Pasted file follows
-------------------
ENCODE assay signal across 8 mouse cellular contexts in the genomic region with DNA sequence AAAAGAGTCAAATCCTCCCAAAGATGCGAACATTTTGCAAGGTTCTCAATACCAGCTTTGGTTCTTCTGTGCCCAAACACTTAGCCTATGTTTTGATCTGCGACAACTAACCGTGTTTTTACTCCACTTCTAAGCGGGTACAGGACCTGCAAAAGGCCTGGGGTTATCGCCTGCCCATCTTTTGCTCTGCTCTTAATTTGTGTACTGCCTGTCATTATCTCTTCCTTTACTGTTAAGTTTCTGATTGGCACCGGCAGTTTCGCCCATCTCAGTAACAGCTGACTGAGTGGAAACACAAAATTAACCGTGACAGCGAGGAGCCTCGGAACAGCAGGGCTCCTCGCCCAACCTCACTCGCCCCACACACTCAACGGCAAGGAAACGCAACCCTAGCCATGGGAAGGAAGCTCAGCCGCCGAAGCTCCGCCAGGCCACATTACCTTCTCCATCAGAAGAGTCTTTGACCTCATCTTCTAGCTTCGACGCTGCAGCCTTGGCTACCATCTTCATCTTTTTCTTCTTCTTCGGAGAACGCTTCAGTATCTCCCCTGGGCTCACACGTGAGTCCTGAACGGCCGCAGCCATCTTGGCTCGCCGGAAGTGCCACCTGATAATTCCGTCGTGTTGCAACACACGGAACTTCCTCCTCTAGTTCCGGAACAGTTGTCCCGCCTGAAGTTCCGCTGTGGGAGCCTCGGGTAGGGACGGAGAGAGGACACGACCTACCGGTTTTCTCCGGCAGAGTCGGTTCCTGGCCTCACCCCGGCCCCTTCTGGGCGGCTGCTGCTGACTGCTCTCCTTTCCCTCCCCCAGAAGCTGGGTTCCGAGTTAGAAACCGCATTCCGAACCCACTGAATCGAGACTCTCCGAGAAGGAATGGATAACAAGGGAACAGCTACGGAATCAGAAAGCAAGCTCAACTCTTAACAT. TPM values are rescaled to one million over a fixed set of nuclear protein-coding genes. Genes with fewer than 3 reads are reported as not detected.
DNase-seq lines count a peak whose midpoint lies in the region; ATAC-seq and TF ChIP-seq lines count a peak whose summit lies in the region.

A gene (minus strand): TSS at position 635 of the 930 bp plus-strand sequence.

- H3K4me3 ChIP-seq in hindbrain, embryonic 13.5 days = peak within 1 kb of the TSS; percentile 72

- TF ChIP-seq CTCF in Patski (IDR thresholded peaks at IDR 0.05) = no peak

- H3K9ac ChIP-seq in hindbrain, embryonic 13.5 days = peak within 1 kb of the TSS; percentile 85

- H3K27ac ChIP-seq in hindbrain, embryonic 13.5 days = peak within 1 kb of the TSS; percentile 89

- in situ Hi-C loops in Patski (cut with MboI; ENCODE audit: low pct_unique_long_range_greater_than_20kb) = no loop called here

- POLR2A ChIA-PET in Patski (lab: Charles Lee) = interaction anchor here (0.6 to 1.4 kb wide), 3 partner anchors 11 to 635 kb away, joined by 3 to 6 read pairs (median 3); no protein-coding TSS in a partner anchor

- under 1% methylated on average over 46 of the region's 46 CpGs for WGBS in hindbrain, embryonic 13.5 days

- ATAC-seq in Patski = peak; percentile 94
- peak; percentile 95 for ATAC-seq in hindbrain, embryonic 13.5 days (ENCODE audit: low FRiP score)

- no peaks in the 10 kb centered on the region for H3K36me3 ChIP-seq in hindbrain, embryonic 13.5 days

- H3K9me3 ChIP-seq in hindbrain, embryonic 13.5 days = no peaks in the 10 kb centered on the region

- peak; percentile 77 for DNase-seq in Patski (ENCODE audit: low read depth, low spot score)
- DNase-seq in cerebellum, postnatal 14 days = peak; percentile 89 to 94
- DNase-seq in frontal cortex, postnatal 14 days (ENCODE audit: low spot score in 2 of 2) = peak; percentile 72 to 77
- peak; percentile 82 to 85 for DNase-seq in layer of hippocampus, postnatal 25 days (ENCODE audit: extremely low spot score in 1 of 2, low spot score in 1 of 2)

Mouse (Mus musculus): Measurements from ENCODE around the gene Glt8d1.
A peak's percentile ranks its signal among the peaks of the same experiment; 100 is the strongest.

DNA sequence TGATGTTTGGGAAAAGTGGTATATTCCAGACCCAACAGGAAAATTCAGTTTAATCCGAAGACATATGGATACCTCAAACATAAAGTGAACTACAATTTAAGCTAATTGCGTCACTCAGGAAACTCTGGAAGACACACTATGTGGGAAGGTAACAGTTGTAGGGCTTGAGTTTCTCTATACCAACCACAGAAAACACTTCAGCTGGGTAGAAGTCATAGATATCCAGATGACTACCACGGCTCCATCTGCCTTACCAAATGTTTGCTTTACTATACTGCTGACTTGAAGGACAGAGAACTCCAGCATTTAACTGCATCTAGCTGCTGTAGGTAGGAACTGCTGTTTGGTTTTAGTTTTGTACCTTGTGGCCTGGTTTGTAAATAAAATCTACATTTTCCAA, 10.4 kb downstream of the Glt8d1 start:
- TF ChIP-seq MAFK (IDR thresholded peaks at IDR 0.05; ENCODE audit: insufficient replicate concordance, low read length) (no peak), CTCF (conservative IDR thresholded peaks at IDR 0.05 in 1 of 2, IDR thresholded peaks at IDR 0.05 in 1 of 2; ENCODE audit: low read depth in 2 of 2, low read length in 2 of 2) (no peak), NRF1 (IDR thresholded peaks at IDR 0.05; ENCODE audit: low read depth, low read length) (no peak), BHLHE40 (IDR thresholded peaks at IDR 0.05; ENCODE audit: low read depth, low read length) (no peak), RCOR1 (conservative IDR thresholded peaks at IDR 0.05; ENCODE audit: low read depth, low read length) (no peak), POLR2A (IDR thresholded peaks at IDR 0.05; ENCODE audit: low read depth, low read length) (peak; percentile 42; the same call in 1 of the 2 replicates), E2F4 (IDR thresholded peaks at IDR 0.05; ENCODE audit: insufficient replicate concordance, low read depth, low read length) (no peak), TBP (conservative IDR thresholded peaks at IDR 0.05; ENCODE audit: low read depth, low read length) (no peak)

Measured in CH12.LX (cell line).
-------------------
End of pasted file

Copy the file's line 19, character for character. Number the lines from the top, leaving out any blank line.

Mouse (Mus musculus): Measurements from ENCODE around the gene Glt8d1.